In June 1797, after 411 years of Venetian rule, Corfu came under rule of the Republican French of Napoleon Bonaparte. In the spirit of the French Revolution, the Jewish community was granted equality, which again led to the resentment of the Christian population. The rabbi of Corfu was even granted the same standing as the heads of the other religions. The same applied during the rule of the “opponents” of the Republicans, the Imperial French. On 2 October 1808, Corfu’s police commissar determined that “some bad people of bad ways […] attempt to carry out bad deeds against the Jews” and ordered that “no one from now on shall dare attempt to anger, either with deeds or actions, the peace and the security of the people who profess the Jewish religion”.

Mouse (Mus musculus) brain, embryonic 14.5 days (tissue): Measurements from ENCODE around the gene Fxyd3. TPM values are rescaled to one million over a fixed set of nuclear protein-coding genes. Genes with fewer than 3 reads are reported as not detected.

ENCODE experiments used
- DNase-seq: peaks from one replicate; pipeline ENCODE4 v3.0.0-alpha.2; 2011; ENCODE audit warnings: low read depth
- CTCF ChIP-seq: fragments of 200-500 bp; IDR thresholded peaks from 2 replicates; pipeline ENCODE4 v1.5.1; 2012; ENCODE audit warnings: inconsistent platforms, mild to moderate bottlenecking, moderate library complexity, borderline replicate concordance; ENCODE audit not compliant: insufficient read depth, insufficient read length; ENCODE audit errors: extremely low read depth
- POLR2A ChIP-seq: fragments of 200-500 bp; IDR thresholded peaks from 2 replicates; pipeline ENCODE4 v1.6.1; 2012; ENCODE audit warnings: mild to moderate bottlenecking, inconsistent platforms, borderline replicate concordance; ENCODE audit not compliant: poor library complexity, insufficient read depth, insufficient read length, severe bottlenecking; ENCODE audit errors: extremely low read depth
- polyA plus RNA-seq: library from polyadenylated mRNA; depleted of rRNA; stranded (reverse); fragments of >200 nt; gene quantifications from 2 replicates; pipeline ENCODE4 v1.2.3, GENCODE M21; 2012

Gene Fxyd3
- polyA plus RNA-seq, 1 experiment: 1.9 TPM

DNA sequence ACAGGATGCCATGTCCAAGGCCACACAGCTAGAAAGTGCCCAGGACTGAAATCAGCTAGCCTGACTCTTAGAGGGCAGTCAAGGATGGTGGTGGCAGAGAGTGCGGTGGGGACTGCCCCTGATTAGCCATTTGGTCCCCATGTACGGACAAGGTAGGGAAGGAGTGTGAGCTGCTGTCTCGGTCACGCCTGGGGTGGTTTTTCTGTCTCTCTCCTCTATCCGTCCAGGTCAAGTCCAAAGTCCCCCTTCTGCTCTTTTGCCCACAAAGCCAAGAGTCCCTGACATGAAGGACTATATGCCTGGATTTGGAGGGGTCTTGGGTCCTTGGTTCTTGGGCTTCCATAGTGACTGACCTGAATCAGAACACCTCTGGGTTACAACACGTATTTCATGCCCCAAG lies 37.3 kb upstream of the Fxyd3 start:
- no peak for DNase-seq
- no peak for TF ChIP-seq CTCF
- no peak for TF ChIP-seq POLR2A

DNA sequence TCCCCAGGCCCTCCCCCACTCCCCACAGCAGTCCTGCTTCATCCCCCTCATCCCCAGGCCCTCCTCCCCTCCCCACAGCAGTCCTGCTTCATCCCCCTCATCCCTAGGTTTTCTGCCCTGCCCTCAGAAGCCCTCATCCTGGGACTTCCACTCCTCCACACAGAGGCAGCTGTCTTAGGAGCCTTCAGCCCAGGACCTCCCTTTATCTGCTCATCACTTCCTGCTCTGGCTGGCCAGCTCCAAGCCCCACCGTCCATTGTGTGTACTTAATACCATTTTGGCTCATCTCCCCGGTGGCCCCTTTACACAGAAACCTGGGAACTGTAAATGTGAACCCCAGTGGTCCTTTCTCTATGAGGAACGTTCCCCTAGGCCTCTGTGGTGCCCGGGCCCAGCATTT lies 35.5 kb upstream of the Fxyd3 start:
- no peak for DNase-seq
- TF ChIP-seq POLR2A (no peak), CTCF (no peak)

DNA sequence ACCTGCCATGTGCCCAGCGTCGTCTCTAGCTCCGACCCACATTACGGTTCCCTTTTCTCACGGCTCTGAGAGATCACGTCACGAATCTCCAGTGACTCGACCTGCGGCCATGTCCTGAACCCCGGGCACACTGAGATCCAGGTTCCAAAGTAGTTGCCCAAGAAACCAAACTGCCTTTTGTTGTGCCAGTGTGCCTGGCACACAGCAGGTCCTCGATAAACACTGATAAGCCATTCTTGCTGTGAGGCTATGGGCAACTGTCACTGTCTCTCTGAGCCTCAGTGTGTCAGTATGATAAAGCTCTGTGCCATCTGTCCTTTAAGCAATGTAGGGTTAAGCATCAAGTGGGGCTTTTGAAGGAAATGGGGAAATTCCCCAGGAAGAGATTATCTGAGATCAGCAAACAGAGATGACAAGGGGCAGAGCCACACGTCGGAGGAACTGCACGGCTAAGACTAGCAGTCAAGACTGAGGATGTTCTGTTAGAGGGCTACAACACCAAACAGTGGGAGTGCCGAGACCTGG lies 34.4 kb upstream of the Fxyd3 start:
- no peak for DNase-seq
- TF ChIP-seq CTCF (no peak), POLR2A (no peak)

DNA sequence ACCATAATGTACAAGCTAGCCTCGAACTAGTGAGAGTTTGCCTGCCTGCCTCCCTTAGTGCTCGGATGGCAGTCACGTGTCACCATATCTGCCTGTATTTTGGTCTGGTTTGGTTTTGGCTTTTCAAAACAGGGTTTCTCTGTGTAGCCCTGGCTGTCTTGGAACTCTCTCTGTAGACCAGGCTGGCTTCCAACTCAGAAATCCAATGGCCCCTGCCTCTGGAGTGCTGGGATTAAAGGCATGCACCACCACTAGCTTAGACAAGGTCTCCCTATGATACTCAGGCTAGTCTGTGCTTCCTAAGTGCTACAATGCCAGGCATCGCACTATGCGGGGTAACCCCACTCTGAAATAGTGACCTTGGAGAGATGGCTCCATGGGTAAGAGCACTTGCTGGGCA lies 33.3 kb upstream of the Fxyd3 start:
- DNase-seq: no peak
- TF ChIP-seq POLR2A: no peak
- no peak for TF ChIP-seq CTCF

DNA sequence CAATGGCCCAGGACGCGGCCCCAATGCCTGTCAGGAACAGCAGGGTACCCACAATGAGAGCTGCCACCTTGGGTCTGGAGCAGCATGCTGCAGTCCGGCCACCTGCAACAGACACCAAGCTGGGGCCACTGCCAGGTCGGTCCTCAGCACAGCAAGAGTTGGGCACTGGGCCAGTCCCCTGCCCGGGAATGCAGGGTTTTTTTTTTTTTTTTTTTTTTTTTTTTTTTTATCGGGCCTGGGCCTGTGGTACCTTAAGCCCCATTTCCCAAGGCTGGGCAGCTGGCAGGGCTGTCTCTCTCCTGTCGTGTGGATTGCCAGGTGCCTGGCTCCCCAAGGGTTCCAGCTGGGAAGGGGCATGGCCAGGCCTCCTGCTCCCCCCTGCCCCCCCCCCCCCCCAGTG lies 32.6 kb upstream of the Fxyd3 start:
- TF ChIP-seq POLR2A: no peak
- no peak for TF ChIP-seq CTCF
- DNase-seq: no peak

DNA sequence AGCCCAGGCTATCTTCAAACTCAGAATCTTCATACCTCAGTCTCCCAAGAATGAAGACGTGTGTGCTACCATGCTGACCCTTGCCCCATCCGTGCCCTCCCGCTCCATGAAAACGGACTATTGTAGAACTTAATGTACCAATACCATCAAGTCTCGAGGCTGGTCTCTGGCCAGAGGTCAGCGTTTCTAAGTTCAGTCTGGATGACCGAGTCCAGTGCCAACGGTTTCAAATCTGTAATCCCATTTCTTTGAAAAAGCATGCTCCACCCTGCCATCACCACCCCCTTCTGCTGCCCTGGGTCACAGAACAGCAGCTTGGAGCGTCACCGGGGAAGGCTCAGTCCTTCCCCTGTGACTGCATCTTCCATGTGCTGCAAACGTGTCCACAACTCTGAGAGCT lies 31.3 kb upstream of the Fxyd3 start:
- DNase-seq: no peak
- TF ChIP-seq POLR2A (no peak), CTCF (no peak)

In 1814 the British occupied Corfu, which remained under their rule for the next 50 years. While this period constituted an era of progress for the island on nearly all fronts, for the Jewish presence, which numbered around 4,000 people at the time, it brought the reversal of the rights they had enjoyed up to that point and the introduction of prohibitions and restrictions, after relevant laws were passed by the Ionian Parliament and ratified by the British Commissioner. Jews were thus deprived of their political rights and forbidden to exercise the legal profession, being limited to appearing in courts only as “sub-attorneys” (intervenienti). Despite these setbacks, a new synagogue was built, named the Nuova (“New”), which, however, was to be destroyed in the German bombing raids of 1943.
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